Sunday, November 11, 2007

Parshat Vayetze 3

According to the tradition there is a gap of 14 years between the end of last week’s Torah reading, when Ya’akov leaves his parents’ home, and the beginning of this one, when he goes to Haran. The Rabbis tell us that he spent that time studying in the Yeshiva of Shem and Ever. Ya’akov had grown up in the house of Yitzchak, and had spent the first 63 years of his life immersed in study, as the verse states, “Ya’akov was a wholesome man, abiding in tents” (Genesis XXV; 27). Yet he realised that his was not adequate preparation before going to face Lavan, the arch enemy of the Jewish people (As the verse says, “An Aramean [Lavan] tried to destroy my father” Deuteronomy). In fact his study in this Yeshiva was so intense that he didn’t sleep a proper night’s sleep for the entire time that he was there.
So it seems strange that despite all this preparation Ya’akov makes a deal with G-d after he has the dream about the ladder. “Then Ya’akov took a vow saying, ‘If G-d will be with me, will guard me on this way... and I return in peace to my father’s house, then G-d (A-donai) will be a G-d (Elokim) to me.’” (Genesis XXVIII; 20-21). I wonder what the alternative would be? Can we deduce that had things not worked out so well Ya’akov would not have accepted G-d, despite all those years of study and preparation?
We have a tradition that all of the events that happened to the patriarchs were a foreshadowing of events that would happen later in Jewish history. This is especially true of Ya’akov, who became Israel, embodying the entire nation and all later generations. The Rabbis tell us that the four tribulations that befell Ya’akov symbolised the four exiles that the Jewish nation has experienced. Ya’akov’s encounter with Lavan represents the Babylonian exile, his dealings with Esav shows the Persian exile, the trial with Dina is the Greek exile, and his final suffering with the loss of Yosef represents the present Roman exile. Ya’akov somehow senses the importance of the events that are about to take place, and therefore his final ‘pact’ with G-d before leaving the borders of the Land of Israel define the entire future of Jewish history, and the nation’s relationship with G-d.
There are many different names for G-d that are used in the Torah. Each of them highlights a different way in which G-d interacts with, or is perceived in the world. The name A-donai always represents G-d’s attribute of mercy, whereas the name Elokim is used where G-d’s attribute of strict justice is shown. This is also the name for G-d as perceived through nature, the numerical value of the name Elokim is the same as that of Hateva, nature. This is because nature works on the principles of the survival of the fittest, and has no room for mercy. In a sense nature is the ultimate judge, because it shows no favouritism at all.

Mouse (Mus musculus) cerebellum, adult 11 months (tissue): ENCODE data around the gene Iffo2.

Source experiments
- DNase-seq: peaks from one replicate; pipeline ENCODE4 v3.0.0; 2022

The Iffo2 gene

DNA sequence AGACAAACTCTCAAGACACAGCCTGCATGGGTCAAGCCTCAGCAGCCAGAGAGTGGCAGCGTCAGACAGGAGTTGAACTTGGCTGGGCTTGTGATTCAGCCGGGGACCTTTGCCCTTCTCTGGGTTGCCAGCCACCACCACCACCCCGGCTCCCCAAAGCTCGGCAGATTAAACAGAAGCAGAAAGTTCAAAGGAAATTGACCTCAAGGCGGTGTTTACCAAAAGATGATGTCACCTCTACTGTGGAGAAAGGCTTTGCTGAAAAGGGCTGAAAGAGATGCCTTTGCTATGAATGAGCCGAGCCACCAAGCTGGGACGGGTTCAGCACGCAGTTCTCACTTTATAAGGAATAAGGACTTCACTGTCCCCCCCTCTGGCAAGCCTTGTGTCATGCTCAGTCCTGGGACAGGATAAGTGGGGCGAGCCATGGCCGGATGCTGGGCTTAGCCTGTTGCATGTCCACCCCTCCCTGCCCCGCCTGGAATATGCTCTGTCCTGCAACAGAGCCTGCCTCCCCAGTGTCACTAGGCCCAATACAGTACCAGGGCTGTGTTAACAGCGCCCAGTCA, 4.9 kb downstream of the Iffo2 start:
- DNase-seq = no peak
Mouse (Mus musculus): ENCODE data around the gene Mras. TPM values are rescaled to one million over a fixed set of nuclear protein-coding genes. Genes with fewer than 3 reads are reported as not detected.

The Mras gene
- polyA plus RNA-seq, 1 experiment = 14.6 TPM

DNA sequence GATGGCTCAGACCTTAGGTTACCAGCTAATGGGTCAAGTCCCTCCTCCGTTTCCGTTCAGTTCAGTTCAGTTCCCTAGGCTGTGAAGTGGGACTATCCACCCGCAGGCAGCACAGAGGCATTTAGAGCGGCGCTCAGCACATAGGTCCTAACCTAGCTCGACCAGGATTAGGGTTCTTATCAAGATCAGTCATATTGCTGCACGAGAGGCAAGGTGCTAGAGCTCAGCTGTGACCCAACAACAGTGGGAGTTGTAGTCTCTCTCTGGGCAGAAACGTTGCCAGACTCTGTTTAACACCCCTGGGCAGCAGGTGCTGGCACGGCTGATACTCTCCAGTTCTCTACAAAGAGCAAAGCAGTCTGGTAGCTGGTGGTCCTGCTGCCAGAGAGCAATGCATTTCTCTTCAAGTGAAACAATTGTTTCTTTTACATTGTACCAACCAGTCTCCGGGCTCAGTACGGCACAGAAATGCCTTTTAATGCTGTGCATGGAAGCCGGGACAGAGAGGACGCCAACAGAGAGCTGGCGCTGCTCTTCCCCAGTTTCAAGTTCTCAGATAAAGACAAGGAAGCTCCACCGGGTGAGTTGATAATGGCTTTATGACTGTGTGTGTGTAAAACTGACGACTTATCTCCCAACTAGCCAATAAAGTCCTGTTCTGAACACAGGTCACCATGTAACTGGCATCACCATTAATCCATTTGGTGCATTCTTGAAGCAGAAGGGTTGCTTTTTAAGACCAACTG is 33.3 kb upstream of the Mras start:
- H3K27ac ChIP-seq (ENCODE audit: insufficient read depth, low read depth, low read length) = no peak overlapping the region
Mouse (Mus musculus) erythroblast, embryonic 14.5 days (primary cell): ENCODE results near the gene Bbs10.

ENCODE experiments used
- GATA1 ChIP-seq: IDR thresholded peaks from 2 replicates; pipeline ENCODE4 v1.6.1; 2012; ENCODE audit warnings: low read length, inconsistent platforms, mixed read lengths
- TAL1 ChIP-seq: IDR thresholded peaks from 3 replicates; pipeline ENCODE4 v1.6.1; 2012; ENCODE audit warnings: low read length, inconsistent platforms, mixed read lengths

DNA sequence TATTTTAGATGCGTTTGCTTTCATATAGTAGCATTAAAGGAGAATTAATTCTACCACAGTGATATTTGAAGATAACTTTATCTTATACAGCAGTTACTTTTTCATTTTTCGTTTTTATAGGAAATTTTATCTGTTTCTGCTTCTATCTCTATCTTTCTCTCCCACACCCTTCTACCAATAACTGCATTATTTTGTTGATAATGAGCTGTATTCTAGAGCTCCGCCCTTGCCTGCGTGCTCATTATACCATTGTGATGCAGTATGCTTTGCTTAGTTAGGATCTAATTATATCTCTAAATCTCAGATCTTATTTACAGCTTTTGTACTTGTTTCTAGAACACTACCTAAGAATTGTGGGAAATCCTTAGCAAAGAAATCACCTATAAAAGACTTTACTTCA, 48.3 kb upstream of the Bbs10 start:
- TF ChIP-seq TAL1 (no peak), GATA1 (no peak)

We know that the exiles are characterised by the hiding of the Divine Presence, as the verse states, “On that day I [G-d] will surely have concealed My face” (ibid. XXXI; 18). This means that it will be a period without the direct connection to G-d strengthened by open miracles and prophecy. This is a time when it will appear as if the world is running through the ‘random’ laws of nature, and G-d’s Presence will not be felt as clearly. However, we have assurances from the earlier prophets, that though there may be very difficult times for the Jewish nation, G-d will never forsake them, or abandon them. He will always ultimately provide for them, and direct world history to the events that will return us to a state of open recognition of His involvement in the world.
Ya’akov makes his preparations for exile, for the time of G-d’s apparent concealment by immersing himself totally in the world of Torah for 14 years. Only with this preparation is he able to withstand the trials and tribulations of exile. Even with all his preparations he is still unable to detect G-d’s Presence, “Surely G-d is present in this place, and I did not know” (Genesis XXVIII; 16). However he knows that G-d will never forsake him completely. Perhaps we could better translate the ‘bargain’ that Ya’akov makes with G-d not as a conditional agreement, but as a statement of fact. “G-d will be with me, and guard me... even though A-donai (the attribute of mercy, and direct involvement with history) will be Elokim (the hidden nature of G-d through miracles)to me.”

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